The basic formula discussed by Perrin, and used by Richard Henry in his book is the mean square gradient for the transition from high to low density. I’m assuming the basic math would be the same whether the exposure is with x-rays, visible light, through a slit, or using a knife edge test (Perrin, Henry). So, G2x. Henry then explains Higgins and Jones thought the total change in density should also be a factor so they proposed G2x * DS where DS is Dhi-Dlo. Apparently based on experimental data Higgins/Perrin/Wolfe later modified the formula to be G2x / DS , but that’s a separate issue I’m unclear on.
Here is what puzzles me. Perrin (and later Henry in his tests) says that edge effects need to be accounted for by modifying the formula, but that nobody has figured out how to do it. I don’t understand why this is so difficult. It is even more odd that as late as 1986 Henry would say it still has not been done. By introducing DS, weren’t they almost there? While Jones, Higgins, Perrin etc. Were undoubtedly a lot smarter than I am, why didn’t they just convert DS into some sort of “factor”? For example, suppose we have a given acutance experiment (either comparing two films, or the same film with different developers, or different exposures etc.), for each trace why couldn’t we multiply G2x by something like C (for Contrast) where:
Acutance = G2x * C
C = delta Dedge / delta Dexp
delta Dedge = (max Dhi – min Dlo) across the transition
delta Dexp = (Dhi – Dlo) away from the transition based on the high and low exposures given.
Last edited by Michael R 1974; 06-17-2013 at 12:16 PM. Click to view previous post history.
Michael, this work moved far beyond Higgin's work. There was the work of Bartleson and Breneman, the work of DeMarsh and the work of Kriss. And, much of this was never published outside of EK. So,yes the slit exposures show what we now call "edge effects". These are the "ears" on the exposure. Those who worked with knife edge exposures missed a lot of information such as fill in and bloom.
Kriss' method of defining "image content" codifies all of these into an appropriate equation which I would have to scan in, but the explanation is nearly 30 pages long in his article. It can be found in the bok "Color Thory and Imaging Systems" published by the SPSE.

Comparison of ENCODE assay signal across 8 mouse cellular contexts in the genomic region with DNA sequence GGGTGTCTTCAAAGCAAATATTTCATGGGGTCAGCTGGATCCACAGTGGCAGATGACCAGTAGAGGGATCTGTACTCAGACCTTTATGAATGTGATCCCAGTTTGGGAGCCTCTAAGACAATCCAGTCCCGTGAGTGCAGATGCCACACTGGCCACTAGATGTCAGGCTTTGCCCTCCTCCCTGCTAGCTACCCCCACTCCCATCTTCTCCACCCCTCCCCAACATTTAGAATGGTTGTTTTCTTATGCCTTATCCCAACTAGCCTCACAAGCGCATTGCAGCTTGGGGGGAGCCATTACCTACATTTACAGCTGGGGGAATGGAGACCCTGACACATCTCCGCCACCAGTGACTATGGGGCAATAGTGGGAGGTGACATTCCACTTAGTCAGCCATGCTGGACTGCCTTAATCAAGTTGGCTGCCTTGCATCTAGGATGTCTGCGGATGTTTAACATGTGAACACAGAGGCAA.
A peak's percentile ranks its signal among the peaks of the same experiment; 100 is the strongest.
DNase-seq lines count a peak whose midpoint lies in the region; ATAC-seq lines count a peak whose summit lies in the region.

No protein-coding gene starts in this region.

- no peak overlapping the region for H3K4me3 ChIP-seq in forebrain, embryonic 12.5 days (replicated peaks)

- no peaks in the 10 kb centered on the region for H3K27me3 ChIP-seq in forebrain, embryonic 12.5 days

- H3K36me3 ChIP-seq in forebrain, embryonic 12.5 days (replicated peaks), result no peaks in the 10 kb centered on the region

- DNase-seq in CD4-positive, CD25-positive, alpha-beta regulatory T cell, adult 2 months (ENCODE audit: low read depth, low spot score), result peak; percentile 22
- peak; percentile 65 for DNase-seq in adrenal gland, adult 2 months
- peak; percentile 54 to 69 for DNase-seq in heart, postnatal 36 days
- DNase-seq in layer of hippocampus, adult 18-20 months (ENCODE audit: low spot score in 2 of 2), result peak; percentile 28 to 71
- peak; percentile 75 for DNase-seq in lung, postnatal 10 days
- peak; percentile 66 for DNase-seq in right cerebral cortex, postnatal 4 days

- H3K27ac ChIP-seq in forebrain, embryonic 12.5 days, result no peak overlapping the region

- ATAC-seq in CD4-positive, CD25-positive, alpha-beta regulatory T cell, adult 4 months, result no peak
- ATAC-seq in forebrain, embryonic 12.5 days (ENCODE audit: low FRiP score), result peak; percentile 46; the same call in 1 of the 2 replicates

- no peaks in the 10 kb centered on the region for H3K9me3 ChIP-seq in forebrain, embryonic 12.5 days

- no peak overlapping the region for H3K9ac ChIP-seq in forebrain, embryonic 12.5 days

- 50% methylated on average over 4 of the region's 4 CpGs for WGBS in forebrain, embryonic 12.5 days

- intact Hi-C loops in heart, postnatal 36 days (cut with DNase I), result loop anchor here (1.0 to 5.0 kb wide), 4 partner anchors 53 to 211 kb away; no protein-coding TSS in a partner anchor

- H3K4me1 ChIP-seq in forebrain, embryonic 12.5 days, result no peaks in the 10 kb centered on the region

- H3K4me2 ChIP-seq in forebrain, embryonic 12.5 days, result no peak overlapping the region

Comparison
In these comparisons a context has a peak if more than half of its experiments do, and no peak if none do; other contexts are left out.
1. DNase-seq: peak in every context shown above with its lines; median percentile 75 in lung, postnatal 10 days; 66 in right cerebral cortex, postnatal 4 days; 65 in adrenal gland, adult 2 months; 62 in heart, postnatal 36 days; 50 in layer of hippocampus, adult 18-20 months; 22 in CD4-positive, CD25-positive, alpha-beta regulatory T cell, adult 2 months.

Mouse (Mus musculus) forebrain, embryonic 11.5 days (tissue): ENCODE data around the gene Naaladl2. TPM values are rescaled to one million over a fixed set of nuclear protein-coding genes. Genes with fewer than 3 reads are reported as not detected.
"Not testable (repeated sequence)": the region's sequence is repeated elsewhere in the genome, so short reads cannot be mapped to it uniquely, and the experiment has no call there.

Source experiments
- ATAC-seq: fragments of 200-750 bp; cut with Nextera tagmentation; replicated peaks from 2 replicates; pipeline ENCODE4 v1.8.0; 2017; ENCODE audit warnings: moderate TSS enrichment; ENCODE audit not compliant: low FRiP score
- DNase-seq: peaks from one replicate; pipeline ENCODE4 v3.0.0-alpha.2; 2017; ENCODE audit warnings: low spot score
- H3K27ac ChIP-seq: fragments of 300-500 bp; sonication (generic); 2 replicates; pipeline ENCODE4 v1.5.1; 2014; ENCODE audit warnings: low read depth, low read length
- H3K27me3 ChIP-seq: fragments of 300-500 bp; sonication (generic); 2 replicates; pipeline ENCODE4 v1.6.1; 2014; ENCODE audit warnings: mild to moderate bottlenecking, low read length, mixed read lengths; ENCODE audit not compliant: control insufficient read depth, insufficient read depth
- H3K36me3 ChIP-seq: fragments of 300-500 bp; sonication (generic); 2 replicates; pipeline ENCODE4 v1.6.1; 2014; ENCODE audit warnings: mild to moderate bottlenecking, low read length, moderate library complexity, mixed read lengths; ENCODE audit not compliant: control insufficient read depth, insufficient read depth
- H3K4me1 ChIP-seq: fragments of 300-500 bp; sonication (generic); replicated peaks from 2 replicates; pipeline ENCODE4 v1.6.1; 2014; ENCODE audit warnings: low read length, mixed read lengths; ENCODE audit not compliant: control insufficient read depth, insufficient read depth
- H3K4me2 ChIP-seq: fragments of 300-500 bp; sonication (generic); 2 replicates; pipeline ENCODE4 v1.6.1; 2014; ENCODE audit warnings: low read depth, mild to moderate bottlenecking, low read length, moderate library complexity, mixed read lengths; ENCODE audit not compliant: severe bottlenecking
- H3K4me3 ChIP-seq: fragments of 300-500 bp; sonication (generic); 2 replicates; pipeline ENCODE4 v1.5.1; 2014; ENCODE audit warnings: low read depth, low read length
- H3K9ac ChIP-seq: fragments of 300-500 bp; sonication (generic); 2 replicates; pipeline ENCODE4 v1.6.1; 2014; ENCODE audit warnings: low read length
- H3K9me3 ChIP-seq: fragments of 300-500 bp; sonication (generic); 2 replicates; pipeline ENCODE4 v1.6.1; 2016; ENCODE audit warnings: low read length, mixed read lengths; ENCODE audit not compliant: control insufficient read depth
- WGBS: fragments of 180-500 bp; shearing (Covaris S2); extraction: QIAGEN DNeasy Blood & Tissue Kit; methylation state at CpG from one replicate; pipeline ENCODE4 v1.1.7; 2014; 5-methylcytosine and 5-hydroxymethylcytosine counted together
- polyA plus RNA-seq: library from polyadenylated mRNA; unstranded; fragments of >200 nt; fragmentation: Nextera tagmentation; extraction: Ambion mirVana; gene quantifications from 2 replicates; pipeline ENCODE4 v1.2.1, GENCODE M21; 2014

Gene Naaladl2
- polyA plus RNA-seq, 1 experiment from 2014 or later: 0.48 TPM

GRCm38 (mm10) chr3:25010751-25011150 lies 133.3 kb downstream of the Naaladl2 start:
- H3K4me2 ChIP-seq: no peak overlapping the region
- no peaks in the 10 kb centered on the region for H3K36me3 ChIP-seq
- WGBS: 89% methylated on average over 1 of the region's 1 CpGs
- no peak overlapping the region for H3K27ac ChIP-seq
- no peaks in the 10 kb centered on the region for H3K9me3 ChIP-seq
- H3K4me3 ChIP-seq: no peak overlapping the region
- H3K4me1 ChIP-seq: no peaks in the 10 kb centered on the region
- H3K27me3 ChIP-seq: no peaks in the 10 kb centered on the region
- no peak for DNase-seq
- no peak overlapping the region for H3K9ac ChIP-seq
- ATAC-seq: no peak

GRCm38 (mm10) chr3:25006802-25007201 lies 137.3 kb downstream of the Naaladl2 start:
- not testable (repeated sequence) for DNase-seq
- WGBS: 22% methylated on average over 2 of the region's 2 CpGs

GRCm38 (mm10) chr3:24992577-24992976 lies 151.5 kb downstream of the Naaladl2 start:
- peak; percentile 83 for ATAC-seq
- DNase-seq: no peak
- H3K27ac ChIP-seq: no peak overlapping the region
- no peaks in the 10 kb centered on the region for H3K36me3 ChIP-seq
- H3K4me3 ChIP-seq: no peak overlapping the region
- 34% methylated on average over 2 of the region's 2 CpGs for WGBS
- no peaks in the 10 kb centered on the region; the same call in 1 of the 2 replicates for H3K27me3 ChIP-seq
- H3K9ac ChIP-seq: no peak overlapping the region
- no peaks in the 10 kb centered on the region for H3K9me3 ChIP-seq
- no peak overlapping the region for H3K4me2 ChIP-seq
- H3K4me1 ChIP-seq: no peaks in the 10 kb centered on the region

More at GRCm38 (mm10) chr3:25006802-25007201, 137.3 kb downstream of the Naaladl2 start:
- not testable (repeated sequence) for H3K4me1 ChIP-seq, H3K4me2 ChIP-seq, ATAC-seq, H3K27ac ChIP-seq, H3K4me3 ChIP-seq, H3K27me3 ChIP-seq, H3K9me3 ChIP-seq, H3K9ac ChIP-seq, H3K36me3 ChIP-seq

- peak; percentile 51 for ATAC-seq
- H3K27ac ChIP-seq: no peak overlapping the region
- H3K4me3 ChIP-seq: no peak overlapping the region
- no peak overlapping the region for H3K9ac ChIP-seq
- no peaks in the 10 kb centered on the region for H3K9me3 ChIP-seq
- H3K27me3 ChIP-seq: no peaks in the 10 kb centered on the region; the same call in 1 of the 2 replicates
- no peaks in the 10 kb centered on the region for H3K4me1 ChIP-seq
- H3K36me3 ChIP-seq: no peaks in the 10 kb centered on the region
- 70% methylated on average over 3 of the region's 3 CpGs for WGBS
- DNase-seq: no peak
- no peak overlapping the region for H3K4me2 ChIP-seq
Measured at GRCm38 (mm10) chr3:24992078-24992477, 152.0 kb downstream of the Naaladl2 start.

I'll have to look into that. When was this work done?
What sort of techniques and calculations would Altman/Henn been using in their famous developer study (1950s)?
Of course I suspected much more had been done on this after the initial work. The problem is for the most part none of us know of any of that stuff, nor is anyone in the position to run such tests at this point. So I figured I would tackle the traditional or "classical" notions of acutance, edge effects, resolution, and granularity without a unified field theory of image structure. The reason is that these are the ways formulators and laymen have referred to the working characteristics of developers and developed negatives, and still do (rightly or wrongly).
Where I'm ultimately going with all this is to suggest acutance as it has traditionally been characterized by people (ie edge sharpness of "grains") is virtually meaningless in the selection of a developer. There are a variety of reasons for this. I just don't think it makes much sense when people talk about a certain developer giving a sharp edge to a grain vs an etched edge. Among other things, Haist's discussion regarding the formation of metallic silver during development, and the microscopic images of developed silver would seem to suggest this notion of etching = unsharp image is rather silly.
Michael, there is no magic developer. You have the triad of speed, grain and sharpness and you can only improve on 2 at one time. So, you are technically barred from reaching the peak of this pyramid.
As we worked on imaging even earlier than the '60s when I arrived, it was apparent that the knife edge was self limiting as it only gave information on the boundary of an image at infinite width on either side. But pictures are made up of bounded areas and thus the slits came into vogue. They gave far more information and still allowed the examination of the edge effects. Kriss published his first work on this in the '70s and work has since sped up. The reason? Total image content is a very important method of comparison with digital. With aliasing, and R/G/B separations it is the content of the image which is important.
Kriss' work is based on the work of Higgins, Perrin and others, but is the next step forward from the early knife edge exposures. I cannot hope to explain this unless I scan in the whole article and post it. It is packed with a lot of calculus. All I can say is that we used the methods I described and out the other end came figures relating to overall image quality based on these mathematical geniuses.